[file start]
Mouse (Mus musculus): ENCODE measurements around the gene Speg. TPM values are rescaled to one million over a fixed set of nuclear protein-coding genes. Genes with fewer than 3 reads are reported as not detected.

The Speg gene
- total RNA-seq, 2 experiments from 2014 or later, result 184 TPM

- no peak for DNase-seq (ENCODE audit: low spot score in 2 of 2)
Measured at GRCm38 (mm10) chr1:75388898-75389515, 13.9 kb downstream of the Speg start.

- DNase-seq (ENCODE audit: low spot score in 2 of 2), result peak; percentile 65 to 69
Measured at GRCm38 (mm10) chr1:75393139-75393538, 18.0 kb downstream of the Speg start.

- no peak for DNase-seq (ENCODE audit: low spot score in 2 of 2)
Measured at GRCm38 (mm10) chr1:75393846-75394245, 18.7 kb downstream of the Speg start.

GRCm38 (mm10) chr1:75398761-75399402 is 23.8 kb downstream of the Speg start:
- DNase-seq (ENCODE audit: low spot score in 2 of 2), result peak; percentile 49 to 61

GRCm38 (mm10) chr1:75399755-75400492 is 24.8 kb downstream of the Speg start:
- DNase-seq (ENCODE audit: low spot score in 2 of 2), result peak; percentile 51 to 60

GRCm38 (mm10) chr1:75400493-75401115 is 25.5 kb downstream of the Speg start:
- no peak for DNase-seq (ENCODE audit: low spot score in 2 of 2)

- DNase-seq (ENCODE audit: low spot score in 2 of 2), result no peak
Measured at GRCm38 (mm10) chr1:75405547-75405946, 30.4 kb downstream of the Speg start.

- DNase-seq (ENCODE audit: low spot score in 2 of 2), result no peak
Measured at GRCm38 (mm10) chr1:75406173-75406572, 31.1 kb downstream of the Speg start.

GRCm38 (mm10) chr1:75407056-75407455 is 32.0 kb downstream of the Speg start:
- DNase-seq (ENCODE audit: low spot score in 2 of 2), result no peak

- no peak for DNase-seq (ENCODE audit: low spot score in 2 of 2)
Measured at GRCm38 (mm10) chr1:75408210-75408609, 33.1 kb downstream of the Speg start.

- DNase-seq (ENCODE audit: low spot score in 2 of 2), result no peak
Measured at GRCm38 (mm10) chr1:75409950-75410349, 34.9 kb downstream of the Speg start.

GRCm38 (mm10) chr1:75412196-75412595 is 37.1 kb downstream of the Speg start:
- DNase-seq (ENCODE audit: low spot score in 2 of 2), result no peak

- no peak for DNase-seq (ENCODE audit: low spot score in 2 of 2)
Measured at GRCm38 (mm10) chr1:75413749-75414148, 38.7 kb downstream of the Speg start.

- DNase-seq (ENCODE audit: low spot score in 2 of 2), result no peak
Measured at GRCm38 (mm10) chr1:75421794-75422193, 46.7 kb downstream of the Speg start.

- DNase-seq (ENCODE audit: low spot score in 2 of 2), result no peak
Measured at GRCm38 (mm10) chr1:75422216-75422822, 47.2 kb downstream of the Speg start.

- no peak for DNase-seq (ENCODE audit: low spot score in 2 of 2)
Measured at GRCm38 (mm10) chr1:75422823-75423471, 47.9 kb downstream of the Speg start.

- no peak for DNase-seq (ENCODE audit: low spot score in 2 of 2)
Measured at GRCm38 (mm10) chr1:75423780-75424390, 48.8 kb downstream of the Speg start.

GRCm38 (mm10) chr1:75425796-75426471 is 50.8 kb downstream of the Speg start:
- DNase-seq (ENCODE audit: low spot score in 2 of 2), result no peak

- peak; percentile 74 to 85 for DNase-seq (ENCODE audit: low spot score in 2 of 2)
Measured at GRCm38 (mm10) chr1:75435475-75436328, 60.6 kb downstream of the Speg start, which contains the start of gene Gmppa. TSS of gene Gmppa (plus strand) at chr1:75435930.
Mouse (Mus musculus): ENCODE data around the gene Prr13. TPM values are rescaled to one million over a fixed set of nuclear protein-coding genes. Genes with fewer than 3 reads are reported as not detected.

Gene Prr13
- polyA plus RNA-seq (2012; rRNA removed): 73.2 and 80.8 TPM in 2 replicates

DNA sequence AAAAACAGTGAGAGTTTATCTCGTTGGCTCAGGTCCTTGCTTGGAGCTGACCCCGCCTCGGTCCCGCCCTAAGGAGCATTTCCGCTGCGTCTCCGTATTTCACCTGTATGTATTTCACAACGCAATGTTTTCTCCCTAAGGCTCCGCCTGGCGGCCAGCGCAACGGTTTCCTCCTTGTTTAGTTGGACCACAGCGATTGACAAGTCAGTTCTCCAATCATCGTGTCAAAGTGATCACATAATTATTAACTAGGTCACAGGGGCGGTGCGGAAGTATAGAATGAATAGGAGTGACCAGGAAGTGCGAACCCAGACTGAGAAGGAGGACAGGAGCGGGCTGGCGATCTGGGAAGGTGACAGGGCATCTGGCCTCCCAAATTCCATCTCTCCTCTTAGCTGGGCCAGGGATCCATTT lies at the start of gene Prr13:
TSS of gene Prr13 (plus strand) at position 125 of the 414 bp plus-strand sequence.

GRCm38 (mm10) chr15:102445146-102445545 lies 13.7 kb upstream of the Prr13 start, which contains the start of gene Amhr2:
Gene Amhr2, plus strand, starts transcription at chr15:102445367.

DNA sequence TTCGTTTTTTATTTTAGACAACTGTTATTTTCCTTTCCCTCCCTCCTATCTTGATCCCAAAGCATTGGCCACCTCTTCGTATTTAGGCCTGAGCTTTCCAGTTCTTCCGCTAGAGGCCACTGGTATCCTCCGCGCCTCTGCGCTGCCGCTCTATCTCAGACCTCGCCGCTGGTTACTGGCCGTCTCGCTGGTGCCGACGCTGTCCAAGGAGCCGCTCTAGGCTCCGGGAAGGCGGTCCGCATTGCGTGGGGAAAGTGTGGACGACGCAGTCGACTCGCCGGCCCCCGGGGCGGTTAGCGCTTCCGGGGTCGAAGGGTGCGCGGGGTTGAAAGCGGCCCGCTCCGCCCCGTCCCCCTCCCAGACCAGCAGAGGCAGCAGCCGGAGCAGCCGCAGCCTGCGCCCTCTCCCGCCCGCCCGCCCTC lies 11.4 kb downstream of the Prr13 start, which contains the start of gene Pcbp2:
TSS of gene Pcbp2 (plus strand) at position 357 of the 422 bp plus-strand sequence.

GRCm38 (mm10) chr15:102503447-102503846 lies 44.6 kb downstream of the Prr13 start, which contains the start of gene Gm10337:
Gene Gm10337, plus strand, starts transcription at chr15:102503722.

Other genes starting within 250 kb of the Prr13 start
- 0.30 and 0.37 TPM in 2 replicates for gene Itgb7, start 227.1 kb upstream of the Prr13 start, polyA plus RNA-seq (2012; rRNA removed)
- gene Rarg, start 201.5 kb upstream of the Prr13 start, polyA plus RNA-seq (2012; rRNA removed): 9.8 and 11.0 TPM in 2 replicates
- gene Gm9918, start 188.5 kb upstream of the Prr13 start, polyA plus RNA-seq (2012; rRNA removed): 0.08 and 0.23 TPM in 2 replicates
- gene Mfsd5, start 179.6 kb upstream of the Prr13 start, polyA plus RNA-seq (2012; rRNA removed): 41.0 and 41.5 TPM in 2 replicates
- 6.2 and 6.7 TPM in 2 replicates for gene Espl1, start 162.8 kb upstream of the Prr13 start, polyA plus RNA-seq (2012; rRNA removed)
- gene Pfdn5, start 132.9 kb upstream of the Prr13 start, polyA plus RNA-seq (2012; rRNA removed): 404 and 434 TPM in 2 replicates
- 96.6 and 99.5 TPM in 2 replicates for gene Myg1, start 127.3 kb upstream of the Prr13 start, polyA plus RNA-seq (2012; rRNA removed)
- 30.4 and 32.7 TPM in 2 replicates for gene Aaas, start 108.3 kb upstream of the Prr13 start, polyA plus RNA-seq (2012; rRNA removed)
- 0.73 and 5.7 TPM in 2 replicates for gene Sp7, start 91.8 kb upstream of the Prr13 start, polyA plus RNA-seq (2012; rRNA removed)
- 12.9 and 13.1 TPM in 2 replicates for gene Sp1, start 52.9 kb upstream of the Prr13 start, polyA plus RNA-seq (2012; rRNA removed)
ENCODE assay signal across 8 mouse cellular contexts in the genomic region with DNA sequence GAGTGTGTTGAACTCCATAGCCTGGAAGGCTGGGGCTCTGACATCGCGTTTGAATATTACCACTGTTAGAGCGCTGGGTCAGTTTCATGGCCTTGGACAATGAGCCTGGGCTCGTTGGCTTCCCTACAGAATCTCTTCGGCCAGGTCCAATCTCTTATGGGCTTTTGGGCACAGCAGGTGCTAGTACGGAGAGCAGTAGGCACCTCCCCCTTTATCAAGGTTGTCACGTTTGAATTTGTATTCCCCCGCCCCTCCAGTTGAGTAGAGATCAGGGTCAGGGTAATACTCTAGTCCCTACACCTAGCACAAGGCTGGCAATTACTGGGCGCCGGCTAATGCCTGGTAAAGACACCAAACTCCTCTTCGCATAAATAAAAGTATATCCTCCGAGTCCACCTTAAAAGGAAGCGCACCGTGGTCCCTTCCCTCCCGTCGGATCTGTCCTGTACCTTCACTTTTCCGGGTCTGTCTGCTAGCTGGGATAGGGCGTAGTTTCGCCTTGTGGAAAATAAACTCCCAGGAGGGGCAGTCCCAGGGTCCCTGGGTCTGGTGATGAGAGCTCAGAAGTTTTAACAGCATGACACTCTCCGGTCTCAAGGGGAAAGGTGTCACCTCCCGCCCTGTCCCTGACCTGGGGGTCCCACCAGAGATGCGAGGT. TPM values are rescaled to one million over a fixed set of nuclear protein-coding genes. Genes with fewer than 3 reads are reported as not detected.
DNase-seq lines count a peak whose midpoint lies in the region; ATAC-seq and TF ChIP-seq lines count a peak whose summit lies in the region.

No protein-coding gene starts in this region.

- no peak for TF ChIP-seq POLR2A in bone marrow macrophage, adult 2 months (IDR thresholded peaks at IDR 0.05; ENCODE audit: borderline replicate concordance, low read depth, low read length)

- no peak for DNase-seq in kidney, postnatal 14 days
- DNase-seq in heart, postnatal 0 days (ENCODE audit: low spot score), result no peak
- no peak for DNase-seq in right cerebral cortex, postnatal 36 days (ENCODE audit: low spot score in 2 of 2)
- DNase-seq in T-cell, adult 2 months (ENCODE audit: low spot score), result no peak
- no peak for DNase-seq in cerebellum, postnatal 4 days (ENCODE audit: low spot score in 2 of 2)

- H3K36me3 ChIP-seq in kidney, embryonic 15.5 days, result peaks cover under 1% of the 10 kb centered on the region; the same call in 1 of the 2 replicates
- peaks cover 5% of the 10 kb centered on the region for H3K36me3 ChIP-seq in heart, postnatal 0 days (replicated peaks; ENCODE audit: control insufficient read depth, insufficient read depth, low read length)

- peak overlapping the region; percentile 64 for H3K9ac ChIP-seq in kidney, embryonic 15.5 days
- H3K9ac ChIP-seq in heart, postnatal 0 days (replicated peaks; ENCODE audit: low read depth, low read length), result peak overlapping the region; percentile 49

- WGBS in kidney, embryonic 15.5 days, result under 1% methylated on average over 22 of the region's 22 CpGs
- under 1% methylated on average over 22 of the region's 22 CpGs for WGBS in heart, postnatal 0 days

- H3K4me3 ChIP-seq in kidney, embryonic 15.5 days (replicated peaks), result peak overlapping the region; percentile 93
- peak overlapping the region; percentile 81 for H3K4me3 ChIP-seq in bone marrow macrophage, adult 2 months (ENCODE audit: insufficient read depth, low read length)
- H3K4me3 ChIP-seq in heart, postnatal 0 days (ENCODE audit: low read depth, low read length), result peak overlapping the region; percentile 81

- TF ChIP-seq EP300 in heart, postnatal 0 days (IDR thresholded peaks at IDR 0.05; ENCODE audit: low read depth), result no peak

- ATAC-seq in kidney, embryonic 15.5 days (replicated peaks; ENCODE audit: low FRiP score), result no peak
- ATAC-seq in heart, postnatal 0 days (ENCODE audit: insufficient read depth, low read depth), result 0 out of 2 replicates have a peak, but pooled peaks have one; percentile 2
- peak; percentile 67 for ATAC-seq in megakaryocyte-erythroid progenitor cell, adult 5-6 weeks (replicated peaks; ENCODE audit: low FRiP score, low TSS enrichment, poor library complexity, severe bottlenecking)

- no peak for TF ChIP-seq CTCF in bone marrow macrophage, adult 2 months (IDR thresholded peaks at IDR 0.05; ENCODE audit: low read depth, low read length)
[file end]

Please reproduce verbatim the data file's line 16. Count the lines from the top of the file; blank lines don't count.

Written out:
- DNase-seq (ENCODE audit: low spot score in 2 of 2), result no peak